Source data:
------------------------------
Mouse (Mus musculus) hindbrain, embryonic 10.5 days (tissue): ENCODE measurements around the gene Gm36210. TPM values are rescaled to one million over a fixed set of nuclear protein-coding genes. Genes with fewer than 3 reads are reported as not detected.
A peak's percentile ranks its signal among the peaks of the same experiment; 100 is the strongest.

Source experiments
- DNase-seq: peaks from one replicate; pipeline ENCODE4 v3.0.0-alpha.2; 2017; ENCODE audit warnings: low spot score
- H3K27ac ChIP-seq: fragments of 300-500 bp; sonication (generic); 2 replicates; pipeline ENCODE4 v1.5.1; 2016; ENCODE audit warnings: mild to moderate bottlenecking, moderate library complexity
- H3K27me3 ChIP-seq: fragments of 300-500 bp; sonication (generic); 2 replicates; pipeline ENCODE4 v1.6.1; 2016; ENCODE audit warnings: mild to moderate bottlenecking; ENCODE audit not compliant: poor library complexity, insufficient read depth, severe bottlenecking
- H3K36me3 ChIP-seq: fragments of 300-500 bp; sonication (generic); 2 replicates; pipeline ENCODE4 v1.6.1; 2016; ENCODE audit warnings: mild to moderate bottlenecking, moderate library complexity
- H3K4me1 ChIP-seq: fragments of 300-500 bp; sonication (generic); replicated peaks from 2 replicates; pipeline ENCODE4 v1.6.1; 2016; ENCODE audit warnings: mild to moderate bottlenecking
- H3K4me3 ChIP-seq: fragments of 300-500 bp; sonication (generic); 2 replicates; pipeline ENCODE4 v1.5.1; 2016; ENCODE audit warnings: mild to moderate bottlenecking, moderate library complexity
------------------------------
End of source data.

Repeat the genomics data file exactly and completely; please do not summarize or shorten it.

Mouse (Mus musculus) hindbrain, embryonic 10.5 days (tissue): ENCODE measurements around the gene Gm36210. TPM values are rescaled to one million over a fixed set of nuclear protein-coding genes. Genes with fewer than 3 reads are reported as not detected.
A peak's percentile ranks its signal among the peaks of the same experiment; 100 is the strongest.

Source experiments
- DNase-seq: peaks from one replicate; pipeline ENCODE4 v3.0.0-alpha.2; 2017; ENCODE audit warnings: low spot score
- H3K27ac ChIP-seq: fragments of 300-500 bp; sonication (generic); 2 replicates; pipeline ENCODE4 v1.5.1; 2016; ENCODE audit warnings: mild to moderate bottlenecking, moderate library complexity
- H3K27me3 ChIP-seq: fragments of 300-500 bp; sonication (generic); 2 replicates; pipeline ENCODE4 v1.6.1; 2016; ENCODE audit warnings: mild to moderate bottlenecking; ENCODE audit not compliant: poor library complexity, insufficient read depth, severe bottlenecking
- H3K36me3 ChIP-seq: fragments of 300-500 bp; sonication (generic); 2 replicates; pipeline ENCODE4 v1.6.1; 2016; ENCODE audit warnings: mild to moderate bottlenecking, moderate library complexity
- H3K4me1 ChIP-seq: fragments of 300-500 bp; sonication (generic); replicated peaks from 2 replicates; pipeline ENCODE4 v1.6.1; 2016; ENCODE audit warnings: mild to moderate bottlenecking
- H3K4me3 ChIP-seq: fragments of 300-500 bp; sonication (generic); 2 replicates; pipeline ENCODE4 v1.5.1; 2016; ENCODE audit warnings: mild to moderate bottlenecking, moderate library complexity